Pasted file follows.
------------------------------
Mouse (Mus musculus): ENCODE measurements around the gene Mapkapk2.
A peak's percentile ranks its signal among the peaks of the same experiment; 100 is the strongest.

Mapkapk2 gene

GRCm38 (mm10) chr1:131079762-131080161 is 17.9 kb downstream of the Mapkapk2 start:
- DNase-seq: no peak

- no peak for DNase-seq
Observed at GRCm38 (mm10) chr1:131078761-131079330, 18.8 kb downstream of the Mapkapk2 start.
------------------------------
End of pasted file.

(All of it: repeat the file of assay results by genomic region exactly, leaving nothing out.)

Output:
Mouse (Mus musculus): ENCODE measurements around the gene Mapkapk2.
A peak's percentile ranks its signal among the peaks of the same experiment; 100 is the strongest.

Mapkapk2 gene

GRCm38 (mm10) chr1:131079762-131080161 is 17.9 kb downstream of the Mapkapk2 start:
- DNase-seq: no peak

- no peak for DNase-seq
Observed at GRCm38 (mm10) chr1:131078761-131079330, 18.8 kb downstream of the Mapkapk2 start.